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Back in black
TNT's tribute to Johnny Cash was a reverent -- and occasionally rocking -- affair

[ 10:45 a.m. PDT- 04/19/99 ]

Reverence hung thick over TNT's "All-Star Tribute to Johnny Cash," televised Sunday night, and to an extent, that's how it should have been. Cash, 67, an outlaw country performer before there was even a term (or an acknowledged need) for it, and a songwriter whose material has been marked by depth and passion over a span of more than 40 years, suffers from a neurological condition known as Shy-Drager syndrome. He has been unable to perform for almost two years, making his appearance at the end of the tribute particularly noteworthy. The illuminati gathered to honor him -- including Kris Kristofferson, Emmylou Harris, Chris Isaak, Lyle Lovett and Trisha Yearwood, as well as (via videotape) Bob Dylan, Bruce Springsteen and U2 -- couldn't help looking thrilled to be there.

Isaak poured his considerable personal charm into "Get Rhythm"; Lovett ambled amiably through "Tennessee Flat Top Box." Harris teamed up with Mary Chapin Carpenter and Sheryl Crow (on accordion) for a lovely reading of "Flesh and Blood." Most moving of all was June Carter Cash's version of a song she co-wrote with her husband, "Ring of Fire." It was written, she said, at a scary time, when she'd just fallen in love with Cash. "This was in the early years -- and he was kind of scary at that time," she explained, half deadpan and half dead-on.

Nearly everyone valiantly rose to the occasion. Even the anemic-sounding Sheryl Crow, barely able to find her footing when paired with Willie Nelson for the opening medley of "Jackson" and "Orange Blossom Special," at least looked game. (Nelson is formidable company to begin with; his idiosyncratic, genius phrasing is enough to throw far greater singers than Crow.)

But as pleasant and occasionally touching as it all was, somebody had to run off with the evening. It sure wasn't Springsteen, who (via videotape from Italy, where he's on tour) somnambulated through a solo acoustic "Give My Love to Rose." Only two performers seemed aware that interpreting a rebel's music note for precious note isn't the only way to pay tribute to it. Wyclef Jean's astonishing "Delia's Gone" -- about a man who, at first seemingly without remorse, shoots his woman dead -- underscored the link between Cash's brand of country and gangsta rap (and put a fillip on the idea that apparent coldness doesn't always denote heartlessness). U2 sent along a videotaped version of "Don't Take Your Guns to Town," a reggae reading of the song that breathed a different kind of life into it.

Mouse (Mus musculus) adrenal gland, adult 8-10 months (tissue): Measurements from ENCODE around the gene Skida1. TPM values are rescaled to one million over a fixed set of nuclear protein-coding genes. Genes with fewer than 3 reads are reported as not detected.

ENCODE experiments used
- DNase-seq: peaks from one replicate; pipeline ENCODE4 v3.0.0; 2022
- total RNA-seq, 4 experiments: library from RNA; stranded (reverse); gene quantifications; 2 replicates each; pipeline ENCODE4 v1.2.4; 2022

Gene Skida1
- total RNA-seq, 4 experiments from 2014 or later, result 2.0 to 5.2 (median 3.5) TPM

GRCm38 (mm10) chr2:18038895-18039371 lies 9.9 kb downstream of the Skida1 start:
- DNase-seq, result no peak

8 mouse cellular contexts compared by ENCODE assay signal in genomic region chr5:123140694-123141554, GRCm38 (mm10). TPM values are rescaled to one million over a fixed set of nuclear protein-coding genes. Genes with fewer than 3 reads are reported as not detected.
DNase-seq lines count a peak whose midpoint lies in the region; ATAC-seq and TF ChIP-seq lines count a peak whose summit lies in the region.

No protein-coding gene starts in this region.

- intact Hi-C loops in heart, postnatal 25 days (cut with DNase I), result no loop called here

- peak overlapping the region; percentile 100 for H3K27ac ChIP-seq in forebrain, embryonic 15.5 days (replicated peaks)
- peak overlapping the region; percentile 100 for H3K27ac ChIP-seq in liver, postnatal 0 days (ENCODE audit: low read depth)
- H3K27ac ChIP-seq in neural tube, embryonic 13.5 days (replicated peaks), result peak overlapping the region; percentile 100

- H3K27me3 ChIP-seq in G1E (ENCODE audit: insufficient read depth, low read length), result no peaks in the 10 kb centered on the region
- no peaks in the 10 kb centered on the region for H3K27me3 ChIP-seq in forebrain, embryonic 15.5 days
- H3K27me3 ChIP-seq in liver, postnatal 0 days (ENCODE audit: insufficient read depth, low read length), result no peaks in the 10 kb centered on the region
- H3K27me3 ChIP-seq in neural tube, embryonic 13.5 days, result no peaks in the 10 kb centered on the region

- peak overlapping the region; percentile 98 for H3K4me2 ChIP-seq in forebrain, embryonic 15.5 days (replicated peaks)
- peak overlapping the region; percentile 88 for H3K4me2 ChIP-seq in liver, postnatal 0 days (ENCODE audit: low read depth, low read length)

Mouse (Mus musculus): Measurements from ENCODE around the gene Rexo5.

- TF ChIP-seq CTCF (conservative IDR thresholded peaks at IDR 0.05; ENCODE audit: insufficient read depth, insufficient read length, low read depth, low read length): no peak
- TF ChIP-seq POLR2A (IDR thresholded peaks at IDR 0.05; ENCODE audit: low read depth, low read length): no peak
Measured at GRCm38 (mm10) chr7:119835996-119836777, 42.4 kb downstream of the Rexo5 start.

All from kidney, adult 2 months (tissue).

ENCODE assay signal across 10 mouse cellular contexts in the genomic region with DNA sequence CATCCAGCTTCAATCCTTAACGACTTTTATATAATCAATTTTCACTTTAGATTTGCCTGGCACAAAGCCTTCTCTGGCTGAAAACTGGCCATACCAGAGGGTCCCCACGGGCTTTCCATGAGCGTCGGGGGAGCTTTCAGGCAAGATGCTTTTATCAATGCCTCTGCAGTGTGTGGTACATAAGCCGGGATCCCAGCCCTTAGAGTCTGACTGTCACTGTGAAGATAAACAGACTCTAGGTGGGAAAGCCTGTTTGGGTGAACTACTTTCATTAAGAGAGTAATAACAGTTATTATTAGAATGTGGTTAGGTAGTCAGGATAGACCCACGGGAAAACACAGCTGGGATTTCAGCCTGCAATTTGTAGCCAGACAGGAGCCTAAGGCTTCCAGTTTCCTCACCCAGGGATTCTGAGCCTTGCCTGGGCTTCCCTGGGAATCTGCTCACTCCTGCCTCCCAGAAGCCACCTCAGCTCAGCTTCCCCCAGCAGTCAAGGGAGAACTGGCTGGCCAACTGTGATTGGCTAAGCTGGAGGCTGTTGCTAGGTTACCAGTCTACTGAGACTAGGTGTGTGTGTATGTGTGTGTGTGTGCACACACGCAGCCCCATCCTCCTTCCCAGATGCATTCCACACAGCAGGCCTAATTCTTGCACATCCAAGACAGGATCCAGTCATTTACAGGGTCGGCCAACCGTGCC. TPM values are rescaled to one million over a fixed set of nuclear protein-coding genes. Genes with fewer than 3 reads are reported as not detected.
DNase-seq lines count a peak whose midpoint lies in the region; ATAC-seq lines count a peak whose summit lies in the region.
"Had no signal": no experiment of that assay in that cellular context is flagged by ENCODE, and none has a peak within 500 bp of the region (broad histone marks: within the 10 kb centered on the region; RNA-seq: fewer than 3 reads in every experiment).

Yet when Cash himself took the stage at the end of the show for two numbers -- looking puffy and worn, but with the devil unmistakable, still, in his eyes -- he showed them all up. When he got to the line "I shot a man in Reno just to watch him die," only one lone soul in the audience cheered. That the rest of the crowd didn't is a little like refusing to sing along with a gospel choir in a Baptist church, but it's clear that the assembled meant well. The majority of them had the decency to wear black.
-- Stephanie Zacharek

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